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A pilot study of autistic and non-autistic adults’ systemizing in a learning task using observational measures of attention, misunderstanding, and reasoning

Published version
Peer-reviewed

Type

Article

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Authors

Parsons, Owen E. 

Abstract

This pilot study compared autistic (N = 15) and non-autistic (N = 19) adults in a systemizing (physics reasoning) task using observational measures of attention, reasoning, and communication. Autistic adults mentioned more non-salient details (autistic; M = 4.43, non-autistic; M = 0.89) and had a greater ratio of attention to non-social versus social stimuli (autistic; M = 5.70, non-autistic; M = 3.27). Misunderstandings were more frequent (autistic; M = 2.07, non-autistic; M = 0.47) and longer (autistic; M = 64.63 seconds, non-autistic; M = 5.89 seconds) for autistic adults. However, the form of reasoning employed in the task was similar for both groups. The results suggest that the autistic adults experienced the task differently and had more difficulties. Implications for inclusive educational environments are discussed. This pilot study is presented to encourage a larger scale study using these novel methods.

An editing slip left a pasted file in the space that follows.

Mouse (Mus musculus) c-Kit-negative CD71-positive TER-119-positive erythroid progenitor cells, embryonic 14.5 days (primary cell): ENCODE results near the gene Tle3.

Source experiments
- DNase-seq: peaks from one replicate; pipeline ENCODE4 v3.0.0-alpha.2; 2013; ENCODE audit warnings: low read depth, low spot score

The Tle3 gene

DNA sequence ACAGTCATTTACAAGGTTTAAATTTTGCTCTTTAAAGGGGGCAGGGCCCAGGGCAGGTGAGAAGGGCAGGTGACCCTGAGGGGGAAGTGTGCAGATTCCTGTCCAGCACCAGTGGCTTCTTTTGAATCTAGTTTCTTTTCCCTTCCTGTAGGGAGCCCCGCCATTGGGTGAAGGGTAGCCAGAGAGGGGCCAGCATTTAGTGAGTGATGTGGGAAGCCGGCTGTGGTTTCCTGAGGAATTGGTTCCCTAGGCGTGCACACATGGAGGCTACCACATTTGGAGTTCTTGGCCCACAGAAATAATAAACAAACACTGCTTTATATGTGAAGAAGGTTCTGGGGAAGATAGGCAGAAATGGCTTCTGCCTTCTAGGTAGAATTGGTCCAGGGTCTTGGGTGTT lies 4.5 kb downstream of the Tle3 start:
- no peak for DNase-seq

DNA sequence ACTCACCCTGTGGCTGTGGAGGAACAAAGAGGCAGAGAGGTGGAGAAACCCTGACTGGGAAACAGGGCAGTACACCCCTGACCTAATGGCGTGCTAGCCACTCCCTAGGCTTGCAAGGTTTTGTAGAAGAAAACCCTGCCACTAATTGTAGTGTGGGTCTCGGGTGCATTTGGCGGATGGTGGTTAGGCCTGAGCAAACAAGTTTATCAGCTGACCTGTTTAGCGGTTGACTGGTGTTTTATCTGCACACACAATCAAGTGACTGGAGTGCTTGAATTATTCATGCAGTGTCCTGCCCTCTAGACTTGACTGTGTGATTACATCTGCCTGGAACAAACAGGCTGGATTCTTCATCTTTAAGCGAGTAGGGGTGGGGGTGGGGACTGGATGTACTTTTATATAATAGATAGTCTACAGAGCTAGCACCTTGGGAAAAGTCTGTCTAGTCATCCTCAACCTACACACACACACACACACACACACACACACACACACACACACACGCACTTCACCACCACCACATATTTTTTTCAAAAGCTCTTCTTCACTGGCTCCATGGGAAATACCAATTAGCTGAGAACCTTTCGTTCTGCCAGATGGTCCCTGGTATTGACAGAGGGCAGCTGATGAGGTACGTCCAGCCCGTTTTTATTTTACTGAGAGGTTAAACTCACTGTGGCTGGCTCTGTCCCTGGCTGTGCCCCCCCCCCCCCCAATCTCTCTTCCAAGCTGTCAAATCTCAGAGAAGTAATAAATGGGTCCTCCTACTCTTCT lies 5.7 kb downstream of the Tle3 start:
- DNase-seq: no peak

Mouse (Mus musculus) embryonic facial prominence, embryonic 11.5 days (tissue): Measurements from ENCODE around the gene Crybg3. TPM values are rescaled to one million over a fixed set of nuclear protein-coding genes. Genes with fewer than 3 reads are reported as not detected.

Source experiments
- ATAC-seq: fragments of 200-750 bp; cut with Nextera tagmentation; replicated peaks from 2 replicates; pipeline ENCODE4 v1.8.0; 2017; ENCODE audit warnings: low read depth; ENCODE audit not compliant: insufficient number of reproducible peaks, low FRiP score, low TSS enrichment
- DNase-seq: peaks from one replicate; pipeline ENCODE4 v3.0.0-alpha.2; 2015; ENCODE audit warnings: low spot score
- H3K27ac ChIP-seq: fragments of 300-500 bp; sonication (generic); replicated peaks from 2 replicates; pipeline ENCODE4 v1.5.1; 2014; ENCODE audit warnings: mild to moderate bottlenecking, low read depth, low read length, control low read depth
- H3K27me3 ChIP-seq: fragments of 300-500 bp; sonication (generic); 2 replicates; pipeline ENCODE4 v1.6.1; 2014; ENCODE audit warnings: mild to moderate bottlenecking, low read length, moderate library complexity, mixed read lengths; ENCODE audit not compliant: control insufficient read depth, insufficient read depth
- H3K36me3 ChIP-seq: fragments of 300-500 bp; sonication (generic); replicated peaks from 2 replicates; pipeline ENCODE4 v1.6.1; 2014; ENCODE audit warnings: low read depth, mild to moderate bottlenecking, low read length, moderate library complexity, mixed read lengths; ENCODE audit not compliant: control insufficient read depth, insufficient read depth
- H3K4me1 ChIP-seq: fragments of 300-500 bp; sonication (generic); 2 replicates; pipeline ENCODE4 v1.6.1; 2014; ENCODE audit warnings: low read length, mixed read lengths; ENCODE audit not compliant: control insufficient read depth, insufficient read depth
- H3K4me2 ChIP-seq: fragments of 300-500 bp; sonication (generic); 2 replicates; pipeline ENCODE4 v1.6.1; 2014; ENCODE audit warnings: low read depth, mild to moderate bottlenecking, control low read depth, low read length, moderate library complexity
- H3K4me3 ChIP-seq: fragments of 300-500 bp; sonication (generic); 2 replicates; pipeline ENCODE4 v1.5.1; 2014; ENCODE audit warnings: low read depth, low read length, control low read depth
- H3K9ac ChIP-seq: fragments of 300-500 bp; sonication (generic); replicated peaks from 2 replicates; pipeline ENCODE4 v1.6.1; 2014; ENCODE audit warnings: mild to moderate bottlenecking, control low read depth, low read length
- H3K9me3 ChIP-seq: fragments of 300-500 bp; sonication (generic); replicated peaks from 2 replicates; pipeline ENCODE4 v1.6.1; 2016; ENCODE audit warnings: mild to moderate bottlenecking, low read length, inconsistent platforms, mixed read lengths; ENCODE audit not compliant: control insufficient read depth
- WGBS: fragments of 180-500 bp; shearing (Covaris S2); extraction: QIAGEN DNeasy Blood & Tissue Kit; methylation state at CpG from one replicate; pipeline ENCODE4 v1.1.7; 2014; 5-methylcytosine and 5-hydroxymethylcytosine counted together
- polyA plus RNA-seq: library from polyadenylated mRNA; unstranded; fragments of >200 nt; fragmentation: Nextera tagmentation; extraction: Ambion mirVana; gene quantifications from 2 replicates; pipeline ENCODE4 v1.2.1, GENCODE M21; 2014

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Keywords

autism, attention, reasoning, misunderstanding, systemizing, physics

Journal Title

CERJ

Conference Name

Journal ISSN

2634-9876

Volume Title

9

Publisher

CERJ, Faculty of Education, University of Cambridge

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